Personally, as someone who almost entirely shoots landscapes, I wouldn’t mind if my lenses had a maximum aperture of f/5.6! Pretty much the only time I need anything wider than that is for Milky Way work.
I’d jump at the chance to buy a kit that looks something like this for landscape photography: 16mm f/2.8, 24mm f/4, 35mm f/4, 50mm f/4, 70-200mm f/5.6. (The last one is a zoom because, with telephotos, you can only go so “pancake,” and zooms definitely do save weight.) Based on existing lenses, my estimate is that this combo would weigh about 1150 grams, or 2.5 pounds.
By comparison, the current zoom kit that I use – 14-30mm f/4, 24-70mm f/4, 70-200mm f/4 (adapted) – weighs 1970 grams (4.3 pounds). And that’s a light kit. It doesn’t even go to f/2.8 at the wide end. Many photographers use a 14-24mm f/2.8 instead of an f/4 zoom, or even a 70-200mm f/2.8 for their telephoto. That easily puts you in backbreaking territory.
At the moment, the only company that’s doing even a halfhearted effort at releasing pancake lenses is Samyang, unless you count all the old Leica lenses designed with a lightweight philosophy in mind. You might think Fuji is doing well in lens weight, but their running average weight of new lenses has actually increased more quickly than any other camera company (about 300 grams in 2014 to about 700 grams today).
The worst offender in total weight, though, is one of the rising stars of lens design: Sigma. Their new 40mm f/1.4 Art lens is, I’m sure, an absolute image quality beast. It also weighs 1200 grams – more than the entire hypothetical kit of pancake lenses that I listed above.
Surely I’m wrong about the potential of pancake lenses to take over the market, even for mirrorless users. There’s no way so many different companies have had such a large blindspot in their lens lineups for so long – and, beyond that, are doubling down on the strategy of increasing weight. Right?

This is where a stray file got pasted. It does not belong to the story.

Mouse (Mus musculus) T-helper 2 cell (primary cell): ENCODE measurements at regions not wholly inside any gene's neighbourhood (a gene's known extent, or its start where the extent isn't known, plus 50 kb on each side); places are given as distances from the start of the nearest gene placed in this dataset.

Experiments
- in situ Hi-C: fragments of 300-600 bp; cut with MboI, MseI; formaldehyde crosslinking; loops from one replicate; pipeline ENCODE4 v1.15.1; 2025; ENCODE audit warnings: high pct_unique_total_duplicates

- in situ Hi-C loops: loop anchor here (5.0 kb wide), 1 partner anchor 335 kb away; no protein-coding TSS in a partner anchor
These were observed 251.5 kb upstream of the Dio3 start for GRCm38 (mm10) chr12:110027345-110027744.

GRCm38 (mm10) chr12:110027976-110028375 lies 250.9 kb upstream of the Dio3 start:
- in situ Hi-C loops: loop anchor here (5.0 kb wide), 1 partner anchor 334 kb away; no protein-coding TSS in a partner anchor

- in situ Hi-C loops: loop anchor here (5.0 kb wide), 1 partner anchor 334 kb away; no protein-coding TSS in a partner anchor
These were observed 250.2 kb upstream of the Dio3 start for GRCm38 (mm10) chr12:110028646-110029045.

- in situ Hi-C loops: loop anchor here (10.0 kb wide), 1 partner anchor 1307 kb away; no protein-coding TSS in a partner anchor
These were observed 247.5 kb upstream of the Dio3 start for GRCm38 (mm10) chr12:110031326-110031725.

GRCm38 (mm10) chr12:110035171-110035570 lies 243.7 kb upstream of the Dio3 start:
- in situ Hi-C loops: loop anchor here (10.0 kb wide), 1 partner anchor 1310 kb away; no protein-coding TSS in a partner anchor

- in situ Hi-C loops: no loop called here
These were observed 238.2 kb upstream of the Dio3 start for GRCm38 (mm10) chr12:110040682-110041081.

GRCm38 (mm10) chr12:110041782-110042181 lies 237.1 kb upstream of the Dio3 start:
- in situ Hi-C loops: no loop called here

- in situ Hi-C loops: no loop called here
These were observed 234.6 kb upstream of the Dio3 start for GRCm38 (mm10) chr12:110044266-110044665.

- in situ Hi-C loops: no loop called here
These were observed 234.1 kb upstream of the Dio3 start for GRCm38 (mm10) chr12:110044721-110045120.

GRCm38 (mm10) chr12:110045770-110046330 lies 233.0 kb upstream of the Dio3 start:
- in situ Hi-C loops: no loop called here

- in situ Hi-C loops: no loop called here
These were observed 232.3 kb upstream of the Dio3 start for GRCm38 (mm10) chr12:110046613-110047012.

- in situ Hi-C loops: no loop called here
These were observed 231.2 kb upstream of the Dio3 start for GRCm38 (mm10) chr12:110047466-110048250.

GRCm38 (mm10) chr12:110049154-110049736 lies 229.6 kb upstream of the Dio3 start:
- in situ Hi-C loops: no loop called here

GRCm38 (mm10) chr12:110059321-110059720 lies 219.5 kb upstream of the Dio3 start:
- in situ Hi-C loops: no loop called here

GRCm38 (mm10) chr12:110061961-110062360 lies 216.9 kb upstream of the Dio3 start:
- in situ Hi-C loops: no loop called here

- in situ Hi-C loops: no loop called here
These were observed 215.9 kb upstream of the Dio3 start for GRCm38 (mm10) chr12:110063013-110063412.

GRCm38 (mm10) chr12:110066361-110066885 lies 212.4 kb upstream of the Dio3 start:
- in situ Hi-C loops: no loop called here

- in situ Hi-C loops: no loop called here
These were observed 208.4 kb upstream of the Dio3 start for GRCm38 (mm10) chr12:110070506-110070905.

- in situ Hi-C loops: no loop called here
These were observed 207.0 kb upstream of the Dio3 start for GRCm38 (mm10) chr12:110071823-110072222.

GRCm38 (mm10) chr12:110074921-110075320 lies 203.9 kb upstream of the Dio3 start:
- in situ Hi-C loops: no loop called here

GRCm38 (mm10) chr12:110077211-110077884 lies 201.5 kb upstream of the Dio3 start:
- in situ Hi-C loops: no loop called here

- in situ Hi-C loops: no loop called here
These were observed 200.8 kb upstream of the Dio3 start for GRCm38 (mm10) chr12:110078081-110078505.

Yet… you have to wonder. By using a smaller maximum aperture, lens manufactures could cut weight (and price) without losing image quality. Would you rather pay $1400 for a 28mm f/1.4 that weighs 900 grams, or $400 for a 28mm f/2.8 that weighs 250 grams – same image quality?
I know my answer. The first lens company to release a comprehensive line of high-quality pancake primes will also be the next one to get my money. But that doesn’t look like it’s going to happen any time soon.
Lens manufacturers don’t want their gear to fall behind what other companies release, so their designs get more complex over time. Online reviews perpetuate the cycle, because sites like ours want each lens to be sharper and brighter than the one before. And thus, weight increases.
These days, it’s not even that zooms weigh less than a comparable set of lightweight primes. It’s that there is no set of comparable lightweight primes, period. To me, that seems very much at odds with the lightweight mirrorless strategies being pushed at full speed by so many camera companies today. But it certainly appears to be the direction we are headed.